What Does Brad Glenn Bring To Georgia State's Offense?
Right as the madness of National Signing Day was coming to a close and the focus was about to shift to spring practice and improving on a disappointing 2-10 2018 season, Georgia State football was dealt a serious blow when the news came out that offensive coordinator Travis Trickett had left to take an assistant coach position at West Virginia.
Especially in the face of growing pressure to put out a winning product, this hire is ostensibly the biggest hire Coach Shawn Elliott has had to make at GSU. In hiring Brad Glenn – most recently the offensive coordinator/quarterbacks coach at Western Carolina University – Coach Elliott is signalling he trusts the plan he’s set in place and isn’t going to shift course too far. Here’s why:
Coach Glenn’s time at Western Carolina has a few hallmarks, especially in his later years – a balanced offense and active quarterbacks in the running game. QB Tyrie Adams led the Catamounts in rushing yards in 2018 with 1,006 yards – nearly doubling the next closest rusher – through a mix of traditional option plays, read options and just plain-old designed QB runs. We’ll have to see exactly how he uses incumbent starter Dan Ellington, but given that Dan did all of those things to the tune of 625 yards and five touchdowns on the ground in 2018, I imagine there will be a comfort level there for both quarterback and coordinator.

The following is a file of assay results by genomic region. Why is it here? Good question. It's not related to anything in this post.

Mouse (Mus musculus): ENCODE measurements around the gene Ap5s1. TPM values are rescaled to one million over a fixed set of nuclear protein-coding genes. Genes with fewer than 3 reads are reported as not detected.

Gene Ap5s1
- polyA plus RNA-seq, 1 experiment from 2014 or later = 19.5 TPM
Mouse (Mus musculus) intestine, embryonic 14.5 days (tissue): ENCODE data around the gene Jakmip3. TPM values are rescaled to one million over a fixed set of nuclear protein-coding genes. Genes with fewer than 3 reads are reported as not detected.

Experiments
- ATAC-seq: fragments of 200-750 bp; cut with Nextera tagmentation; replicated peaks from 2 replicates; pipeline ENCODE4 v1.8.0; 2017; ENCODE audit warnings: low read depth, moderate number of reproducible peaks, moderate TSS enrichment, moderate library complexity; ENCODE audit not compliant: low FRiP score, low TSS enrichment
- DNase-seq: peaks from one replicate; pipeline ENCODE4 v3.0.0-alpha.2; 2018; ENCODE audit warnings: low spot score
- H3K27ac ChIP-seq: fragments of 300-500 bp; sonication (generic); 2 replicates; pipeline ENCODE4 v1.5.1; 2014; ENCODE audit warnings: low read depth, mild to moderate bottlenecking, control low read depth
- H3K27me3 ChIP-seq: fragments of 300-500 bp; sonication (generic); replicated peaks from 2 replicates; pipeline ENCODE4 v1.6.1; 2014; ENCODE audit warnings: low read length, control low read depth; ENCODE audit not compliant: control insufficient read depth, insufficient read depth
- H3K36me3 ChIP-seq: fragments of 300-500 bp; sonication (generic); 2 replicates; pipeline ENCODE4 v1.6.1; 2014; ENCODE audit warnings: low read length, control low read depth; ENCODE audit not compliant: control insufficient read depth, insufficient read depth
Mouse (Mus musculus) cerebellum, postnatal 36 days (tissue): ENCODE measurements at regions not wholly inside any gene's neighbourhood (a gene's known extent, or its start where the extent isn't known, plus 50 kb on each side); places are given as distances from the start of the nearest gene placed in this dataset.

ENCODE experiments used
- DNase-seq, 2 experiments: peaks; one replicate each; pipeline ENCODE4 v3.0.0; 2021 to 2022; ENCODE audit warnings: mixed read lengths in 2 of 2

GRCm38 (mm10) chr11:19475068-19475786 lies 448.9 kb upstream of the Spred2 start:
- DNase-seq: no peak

But Glenn’s offenses at WCU didn’t run the ball in place of a successful passing game. Indeed, he used plenty of play action and RPOs (run-pass options – they’re all the rage) to set up the run through the pass and keep opposing defenses guessing. There’s plenty of misdirection in his play designs and a propensity to throw to running backs out of the backfield, which should give twitchy fast backs like Seth Paige and Tra Barnett plenty of open field to run in.
Despite losing standout Penny Hart to the NFL Draft process, the wide receiver room remains promising – with some interesting additions this signing class. There is similar depth among the tight ends, who should get favorable one-on-one matchups in the middle of the field and rebound from a down year in 2018.
In short, Brad Glenn is not a revolutionary change from Travis Trickett. Yes, the schemes are going to be different – even if just subtly – and there’s still new offensive plays to be learned and new terminology to take on board. But if the install in spring and fall camps is swift and successful, there’s a lot to like about what Georgia State can do offensively in 2019 – because the players we have are well-suited to what Coach is going to ask them to do.